Crowdsourcing Memes for Student Feedback

Thursday, January 14, 20166:14 PM

It started with BitMoji. I learned about these fun, customizable emojis at NYC #GafeSummit a few months ago, and instantly thought about how I could use them with my students. I threw a few into presentations, Tweets, blog posts, and my web site, but wanted to do more.

Then last week, I was giving feedback to an essay and a student kept using the word connotation incorrectly. Over and over again, she used it but it was slightly off. I wanted to comment with “wrong word” or “clarify diction,” when The Princess Bride came to mind. As Inigo Montoya says, “You keep using that word. I do not think it means what you think it means.” I found the meme below, and in addition to my written comment, I added a link to this meme, then tweeted it out.

Memes For Feedback

As my Tweet drew some comments and I began to brainstorm, I decided that I wanted to do more of this. In addition to written and verbal feedback, I wanted to provide more visual feedback, too. I’ve seen a few teachers Tweet about using memes lately, both in instruction and as student creations and want to continue to develop these ideas. Below, I’ll describe the plan in more detail. For now, I need your help.

Share your favorite memes to use with students or for feedback at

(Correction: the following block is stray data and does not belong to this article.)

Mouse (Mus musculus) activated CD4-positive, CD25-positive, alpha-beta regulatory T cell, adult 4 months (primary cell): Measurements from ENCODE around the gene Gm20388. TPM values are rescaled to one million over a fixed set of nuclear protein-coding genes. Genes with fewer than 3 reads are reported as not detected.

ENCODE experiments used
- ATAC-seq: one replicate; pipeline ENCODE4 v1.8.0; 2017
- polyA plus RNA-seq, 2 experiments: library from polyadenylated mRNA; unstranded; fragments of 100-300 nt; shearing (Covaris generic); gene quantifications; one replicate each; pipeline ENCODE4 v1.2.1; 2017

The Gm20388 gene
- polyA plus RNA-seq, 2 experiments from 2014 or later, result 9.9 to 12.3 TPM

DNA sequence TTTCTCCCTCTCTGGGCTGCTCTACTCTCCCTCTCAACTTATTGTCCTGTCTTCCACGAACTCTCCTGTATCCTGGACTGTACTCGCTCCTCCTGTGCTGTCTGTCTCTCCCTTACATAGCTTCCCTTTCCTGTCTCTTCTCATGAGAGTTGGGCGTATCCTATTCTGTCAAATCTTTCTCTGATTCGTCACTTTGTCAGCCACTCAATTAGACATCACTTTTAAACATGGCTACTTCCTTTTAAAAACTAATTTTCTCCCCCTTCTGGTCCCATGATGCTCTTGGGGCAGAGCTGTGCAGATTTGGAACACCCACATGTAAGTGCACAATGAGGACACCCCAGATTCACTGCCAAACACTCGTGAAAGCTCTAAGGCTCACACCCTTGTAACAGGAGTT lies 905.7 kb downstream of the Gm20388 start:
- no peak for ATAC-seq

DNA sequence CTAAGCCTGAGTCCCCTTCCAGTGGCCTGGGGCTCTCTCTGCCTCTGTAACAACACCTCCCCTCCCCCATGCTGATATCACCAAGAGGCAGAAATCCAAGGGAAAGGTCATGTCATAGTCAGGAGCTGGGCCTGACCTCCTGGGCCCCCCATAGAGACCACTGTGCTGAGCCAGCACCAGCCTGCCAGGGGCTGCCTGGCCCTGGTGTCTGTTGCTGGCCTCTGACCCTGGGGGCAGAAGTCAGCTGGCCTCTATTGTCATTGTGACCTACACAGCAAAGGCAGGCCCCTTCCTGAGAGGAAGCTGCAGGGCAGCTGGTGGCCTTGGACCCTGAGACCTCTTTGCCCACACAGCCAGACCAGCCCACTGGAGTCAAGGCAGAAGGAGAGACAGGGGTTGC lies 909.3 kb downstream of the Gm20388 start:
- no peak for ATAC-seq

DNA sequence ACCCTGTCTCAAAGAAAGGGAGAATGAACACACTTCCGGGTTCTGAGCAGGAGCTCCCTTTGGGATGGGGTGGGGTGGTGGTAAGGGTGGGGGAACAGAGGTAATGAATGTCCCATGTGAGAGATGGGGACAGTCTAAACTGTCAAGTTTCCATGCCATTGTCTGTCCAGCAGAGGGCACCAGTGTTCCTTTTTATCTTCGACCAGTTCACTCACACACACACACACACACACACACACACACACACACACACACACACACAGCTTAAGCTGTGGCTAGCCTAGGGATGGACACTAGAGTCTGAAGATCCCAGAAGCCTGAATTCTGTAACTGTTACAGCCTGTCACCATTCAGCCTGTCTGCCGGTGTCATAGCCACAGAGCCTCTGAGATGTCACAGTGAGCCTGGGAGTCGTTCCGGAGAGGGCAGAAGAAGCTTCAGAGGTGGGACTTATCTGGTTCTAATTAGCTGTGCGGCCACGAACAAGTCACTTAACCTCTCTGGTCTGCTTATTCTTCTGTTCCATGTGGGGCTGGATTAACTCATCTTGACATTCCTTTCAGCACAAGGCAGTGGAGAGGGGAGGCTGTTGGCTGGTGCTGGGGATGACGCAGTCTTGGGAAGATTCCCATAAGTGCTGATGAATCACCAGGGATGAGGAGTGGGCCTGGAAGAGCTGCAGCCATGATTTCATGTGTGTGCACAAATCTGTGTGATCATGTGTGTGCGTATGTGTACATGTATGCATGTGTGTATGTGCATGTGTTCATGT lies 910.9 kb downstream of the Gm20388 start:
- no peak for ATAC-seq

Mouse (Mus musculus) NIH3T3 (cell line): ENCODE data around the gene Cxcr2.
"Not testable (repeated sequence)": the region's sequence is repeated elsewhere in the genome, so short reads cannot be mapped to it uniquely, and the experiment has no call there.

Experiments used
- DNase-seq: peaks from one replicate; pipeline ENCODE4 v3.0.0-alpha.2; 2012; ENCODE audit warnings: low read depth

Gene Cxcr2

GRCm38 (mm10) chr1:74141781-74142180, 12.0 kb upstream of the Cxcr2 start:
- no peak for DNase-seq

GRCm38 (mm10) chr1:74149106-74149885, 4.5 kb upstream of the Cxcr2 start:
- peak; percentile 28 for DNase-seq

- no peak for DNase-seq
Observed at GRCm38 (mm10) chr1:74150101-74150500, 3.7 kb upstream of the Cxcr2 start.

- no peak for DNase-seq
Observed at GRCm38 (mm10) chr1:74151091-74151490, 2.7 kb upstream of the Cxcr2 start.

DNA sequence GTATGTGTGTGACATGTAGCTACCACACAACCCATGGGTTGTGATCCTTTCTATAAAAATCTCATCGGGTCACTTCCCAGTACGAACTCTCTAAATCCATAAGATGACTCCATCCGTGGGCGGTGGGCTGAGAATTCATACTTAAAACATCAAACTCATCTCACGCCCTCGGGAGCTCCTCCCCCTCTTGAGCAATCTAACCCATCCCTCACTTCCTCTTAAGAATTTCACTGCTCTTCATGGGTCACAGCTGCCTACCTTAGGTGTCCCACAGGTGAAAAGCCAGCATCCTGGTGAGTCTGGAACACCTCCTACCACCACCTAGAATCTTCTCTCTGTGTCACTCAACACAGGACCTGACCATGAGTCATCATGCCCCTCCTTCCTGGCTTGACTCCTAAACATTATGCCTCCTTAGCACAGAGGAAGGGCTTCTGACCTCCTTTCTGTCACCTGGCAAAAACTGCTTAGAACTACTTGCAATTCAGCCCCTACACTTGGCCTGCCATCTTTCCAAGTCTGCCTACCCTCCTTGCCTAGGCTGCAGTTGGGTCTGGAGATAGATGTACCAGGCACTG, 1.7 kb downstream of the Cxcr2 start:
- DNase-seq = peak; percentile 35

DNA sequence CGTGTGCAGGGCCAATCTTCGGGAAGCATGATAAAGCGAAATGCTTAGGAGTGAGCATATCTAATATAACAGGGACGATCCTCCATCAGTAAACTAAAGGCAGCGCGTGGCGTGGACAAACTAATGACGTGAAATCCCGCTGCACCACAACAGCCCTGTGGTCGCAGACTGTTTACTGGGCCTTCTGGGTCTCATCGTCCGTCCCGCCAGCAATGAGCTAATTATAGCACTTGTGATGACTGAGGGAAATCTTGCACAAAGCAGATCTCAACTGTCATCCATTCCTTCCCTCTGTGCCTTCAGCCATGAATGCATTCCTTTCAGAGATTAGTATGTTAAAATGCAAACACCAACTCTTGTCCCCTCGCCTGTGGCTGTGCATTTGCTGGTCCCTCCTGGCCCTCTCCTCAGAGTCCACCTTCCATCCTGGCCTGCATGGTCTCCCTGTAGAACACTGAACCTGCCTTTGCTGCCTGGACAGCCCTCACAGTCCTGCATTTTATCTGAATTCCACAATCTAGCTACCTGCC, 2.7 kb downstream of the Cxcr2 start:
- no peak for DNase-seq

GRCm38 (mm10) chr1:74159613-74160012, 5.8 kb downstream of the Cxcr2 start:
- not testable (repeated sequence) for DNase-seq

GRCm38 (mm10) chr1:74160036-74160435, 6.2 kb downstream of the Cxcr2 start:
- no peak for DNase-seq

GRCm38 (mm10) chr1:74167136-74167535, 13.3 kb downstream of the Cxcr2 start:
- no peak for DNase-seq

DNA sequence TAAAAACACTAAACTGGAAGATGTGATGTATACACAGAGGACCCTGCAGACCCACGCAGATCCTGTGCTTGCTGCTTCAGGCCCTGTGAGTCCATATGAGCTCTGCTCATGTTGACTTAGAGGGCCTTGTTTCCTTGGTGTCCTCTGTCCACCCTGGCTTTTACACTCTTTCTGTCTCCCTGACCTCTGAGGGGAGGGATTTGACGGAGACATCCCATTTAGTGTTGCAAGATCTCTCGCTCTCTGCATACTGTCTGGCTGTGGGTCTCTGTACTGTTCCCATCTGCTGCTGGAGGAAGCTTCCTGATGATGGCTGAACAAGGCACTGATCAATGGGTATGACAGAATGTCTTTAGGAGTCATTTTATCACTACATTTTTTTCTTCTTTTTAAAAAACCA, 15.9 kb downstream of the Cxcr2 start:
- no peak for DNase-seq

The Crowdsourcing Plan

Over the next few weeks, I plan to Tweet out the form and collect memes to use with students. The form asks for a link to the meme, a description of its purpose, keywords, and for attribution. With this, I want to create a database of memes to use with students and for feedback.

  • Using Forms, Sheets, and Awesome Table, I plan to create an indexable database of memes for teachers.
  • Using the New Visions script, formFolio, the form results will also populate a view-only folder for teachers to download and preview any of these memes.

With these tools, anyone can contribute to the project with no risk of losing the memes or data. We can also use them to help make feedback for fun and meaningful for our students. Please take a few minutes to add your memes and thoughts! Down the line, I will likely have my students create their own memes for common writing issues, too.

Consulting the Experts

This project also got me excited because two Google and Apps Scripts experts jumped right into the conversation. Google’s Jonathan Rochelle suggested I work on an add-on to insert images as comments directly in Google Docs. New Visions’ Andrew Stillman jumped in to explore the possibility, concluding that it’s not currently possible in Google Docs. He provided some documentation of the issue to Google to request an update which could make this possible in the future. 

I love that with the power of social media, the ideas and answers came so quickly. For now, the form and database is a good solution. While inserting a link for the comment instead of the image isn’t ideal--I hate the extra click--I like the possibilities. 

How do you use memes in your classroom? What are your favorites to use with students? Share your ideas at or on Twitter.

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